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Digital wealth's next phase
Clear leaders have emerged from the ever-evolving digital wealth management space. Vanguard's Personal Adviser Solutions stands apart with over $36 billion in AUM. BlackRock's FutureAdvisor, meanwhile, can now count four major institutions as clients, the latest being US Bank.

But competitors are pushing for more growth, attempting to capture a share of what Deloitte predicts will be $7 trillion in robo advice assets by 2020.

Vanguard's competitors, which include Schwab's Intelligent Portfolios, Betterment, Wealthfront and Personal Capital, have all posted AUM growth of over 40% since the end of 2015. And despite BlackRock's early dominance among institutional clients, SigFig has made gains, such as partnerships with UBS, Eaton Vance and Banco Santander.

The need for continued growth and new assets has digital wealth firms pushing into new ground and developing new offerings. Betterment's partnership with Uber highlighted the need to pursue nontraditional wealth management clients. Another robo adviser, Hedgeable, plans to offer loans as an asset class.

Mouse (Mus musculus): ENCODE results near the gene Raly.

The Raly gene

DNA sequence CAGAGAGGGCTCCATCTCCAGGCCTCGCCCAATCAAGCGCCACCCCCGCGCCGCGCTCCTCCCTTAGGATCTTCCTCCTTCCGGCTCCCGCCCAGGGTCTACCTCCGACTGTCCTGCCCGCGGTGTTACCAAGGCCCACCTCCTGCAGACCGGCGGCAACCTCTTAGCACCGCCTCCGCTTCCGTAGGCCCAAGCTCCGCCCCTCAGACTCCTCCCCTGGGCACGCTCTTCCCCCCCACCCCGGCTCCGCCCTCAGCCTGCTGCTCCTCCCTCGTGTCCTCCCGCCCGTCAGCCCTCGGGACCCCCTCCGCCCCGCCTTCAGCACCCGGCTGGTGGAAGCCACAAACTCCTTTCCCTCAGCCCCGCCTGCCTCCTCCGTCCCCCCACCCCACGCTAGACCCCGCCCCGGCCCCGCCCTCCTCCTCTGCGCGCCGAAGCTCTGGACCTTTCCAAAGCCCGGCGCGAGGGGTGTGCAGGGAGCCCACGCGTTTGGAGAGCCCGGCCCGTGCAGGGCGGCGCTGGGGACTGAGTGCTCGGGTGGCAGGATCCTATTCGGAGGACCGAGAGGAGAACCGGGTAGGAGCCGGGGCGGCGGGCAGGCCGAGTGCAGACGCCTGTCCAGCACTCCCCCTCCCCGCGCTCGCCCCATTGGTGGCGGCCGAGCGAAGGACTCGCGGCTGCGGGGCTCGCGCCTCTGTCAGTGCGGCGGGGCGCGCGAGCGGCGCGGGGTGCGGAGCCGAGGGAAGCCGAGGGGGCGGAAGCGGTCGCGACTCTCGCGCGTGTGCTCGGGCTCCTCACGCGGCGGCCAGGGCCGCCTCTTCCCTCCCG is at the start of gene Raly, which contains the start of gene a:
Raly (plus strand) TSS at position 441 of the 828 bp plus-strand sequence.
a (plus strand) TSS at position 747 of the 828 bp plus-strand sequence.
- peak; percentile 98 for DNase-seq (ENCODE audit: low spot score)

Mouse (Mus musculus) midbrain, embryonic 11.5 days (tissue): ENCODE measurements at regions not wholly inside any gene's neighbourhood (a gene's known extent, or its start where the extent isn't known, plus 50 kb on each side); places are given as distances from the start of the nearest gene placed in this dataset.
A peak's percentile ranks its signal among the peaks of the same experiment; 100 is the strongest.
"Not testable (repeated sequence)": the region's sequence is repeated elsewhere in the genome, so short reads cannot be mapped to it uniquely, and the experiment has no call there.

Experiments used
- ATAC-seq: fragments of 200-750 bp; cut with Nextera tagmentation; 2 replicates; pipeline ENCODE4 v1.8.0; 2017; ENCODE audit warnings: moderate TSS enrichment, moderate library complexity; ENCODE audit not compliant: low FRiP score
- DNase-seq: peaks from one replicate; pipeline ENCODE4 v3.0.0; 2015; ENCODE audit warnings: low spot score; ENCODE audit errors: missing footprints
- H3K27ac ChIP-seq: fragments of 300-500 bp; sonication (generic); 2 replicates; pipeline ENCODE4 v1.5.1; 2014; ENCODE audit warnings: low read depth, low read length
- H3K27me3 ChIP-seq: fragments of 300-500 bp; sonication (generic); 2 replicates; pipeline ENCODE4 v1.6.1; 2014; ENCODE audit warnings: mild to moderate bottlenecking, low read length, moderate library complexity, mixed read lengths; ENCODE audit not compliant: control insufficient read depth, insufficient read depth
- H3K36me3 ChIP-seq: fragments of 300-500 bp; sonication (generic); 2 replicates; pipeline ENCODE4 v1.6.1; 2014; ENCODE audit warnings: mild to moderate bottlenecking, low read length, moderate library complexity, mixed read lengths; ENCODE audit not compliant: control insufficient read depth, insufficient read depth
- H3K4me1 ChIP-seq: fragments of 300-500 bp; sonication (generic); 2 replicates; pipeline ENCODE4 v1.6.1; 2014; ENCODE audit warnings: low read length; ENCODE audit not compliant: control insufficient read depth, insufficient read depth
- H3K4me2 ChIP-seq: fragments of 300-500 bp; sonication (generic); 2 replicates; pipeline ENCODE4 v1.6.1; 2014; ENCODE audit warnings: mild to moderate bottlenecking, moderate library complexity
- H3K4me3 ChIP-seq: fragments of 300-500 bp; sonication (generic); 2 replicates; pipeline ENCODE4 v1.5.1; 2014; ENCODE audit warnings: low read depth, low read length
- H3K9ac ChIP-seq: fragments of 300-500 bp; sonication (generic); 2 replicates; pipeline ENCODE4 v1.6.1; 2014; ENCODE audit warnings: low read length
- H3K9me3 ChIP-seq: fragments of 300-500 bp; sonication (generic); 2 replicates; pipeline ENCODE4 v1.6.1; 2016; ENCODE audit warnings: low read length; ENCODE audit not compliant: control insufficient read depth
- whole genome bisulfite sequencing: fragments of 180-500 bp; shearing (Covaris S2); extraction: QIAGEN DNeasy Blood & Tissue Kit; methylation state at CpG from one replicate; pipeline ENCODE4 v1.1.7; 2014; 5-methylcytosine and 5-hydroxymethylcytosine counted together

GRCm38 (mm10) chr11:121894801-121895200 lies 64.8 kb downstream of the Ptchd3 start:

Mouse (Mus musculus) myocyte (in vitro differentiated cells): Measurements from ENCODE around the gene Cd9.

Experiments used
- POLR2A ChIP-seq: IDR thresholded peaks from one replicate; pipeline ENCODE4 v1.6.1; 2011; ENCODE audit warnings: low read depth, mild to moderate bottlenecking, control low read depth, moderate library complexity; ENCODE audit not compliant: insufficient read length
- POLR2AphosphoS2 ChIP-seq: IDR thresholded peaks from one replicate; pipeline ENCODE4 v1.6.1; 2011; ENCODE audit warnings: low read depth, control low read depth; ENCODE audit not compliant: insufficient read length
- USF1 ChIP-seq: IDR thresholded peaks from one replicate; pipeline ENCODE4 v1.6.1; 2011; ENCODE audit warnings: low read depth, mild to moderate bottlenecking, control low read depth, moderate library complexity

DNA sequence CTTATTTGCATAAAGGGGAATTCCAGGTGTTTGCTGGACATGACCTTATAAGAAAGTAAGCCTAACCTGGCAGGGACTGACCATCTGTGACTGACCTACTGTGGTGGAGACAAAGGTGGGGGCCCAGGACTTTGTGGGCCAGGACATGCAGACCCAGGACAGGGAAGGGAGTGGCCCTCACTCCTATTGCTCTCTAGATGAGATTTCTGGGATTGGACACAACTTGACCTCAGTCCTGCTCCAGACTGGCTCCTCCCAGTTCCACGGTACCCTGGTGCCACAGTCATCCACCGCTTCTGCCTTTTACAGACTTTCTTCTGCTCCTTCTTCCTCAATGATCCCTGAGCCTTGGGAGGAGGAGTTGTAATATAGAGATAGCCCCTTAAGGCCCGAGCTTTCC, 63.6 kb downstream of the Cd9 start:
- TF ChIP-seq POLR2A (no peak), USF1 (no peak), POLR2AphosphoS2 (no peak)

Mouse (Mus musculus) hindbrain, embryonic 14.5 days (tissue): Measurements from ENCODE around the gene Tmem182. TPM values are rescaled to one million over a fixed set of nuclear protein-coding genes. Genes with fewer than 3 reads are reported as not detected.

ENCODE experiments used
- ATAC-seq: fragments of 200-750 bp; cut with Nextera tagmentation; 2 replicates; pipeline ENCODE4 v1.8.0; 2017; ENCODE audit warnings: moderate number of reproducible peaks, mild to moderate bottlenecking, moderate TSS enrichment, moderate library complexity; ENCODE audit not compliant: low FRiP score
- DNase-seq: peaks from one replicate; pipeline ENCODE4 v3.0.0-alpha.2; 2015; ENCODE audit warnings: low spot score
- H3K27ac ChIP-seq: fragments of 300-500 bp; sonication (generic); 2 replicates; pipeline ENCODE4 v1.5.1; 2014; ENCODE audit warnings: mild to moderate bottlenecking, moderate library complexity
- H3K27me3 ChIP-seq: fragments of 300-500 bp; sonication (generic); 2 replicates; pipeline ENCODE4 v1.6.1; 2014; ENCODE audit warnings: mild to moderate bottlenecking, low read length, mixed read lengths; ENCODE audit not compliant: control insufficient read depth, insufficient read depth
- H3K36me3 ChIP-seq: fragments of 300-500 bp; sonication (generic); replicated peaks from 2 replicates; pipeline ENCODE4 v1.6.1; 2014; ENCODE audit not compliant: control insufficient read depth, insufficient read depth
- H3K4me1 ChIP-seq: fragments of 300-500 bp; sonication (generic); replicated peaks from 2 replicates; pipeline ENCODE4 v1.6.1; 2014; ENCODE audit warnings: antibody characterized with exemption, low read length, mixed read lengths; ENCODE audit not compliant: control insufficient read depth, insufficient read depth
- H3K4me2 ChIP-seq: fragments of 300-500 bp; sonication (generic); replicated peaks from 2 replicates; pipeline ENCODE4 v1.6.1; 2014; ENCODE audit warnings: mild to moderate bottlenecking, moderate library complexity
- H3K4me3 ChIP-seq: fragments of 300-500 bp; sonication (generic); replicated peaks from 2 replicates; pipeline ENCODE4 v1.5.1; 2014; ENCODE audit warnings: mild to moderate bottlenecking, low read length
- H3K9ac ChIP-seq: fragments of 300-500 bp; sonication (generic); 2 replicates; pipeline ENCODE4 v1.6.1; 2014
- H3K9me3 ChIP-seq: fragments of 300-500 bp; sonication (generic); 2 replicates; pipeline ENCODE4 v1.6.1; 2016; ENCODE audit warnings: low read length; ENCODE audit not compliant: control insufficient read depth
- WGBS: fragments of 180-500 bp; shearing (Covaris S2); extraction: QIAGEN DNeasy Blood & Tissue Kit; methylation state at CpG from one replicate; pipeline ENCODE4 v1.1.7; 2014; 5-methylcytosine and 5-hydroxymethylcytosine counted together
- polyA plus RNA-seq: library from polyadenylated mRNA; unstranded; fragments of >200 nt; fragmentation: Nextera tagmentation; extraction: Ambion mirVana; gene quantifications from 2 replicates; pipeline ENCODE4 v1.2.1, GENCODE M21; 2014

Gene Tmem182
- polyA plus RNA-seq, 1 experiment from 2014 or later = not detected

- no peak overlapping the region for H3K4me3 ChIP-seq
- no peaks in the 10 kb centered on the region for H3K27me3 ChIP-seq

What's shaping up to be a battleground is the 401(k) space. Betterment and blooom have demonstrated an ability to gather accounts. In response, incumbent firms have developed their own digital platforms or acquired them, such as TIAA's recent purchase of MyVest.

Individual advisers and others employed in the financial industry will likely be challenged in their own work as well. Many may soon have to adapt— either learning new skills or changing roles — as the hybrid robo model couples with advances in cognitive computing.


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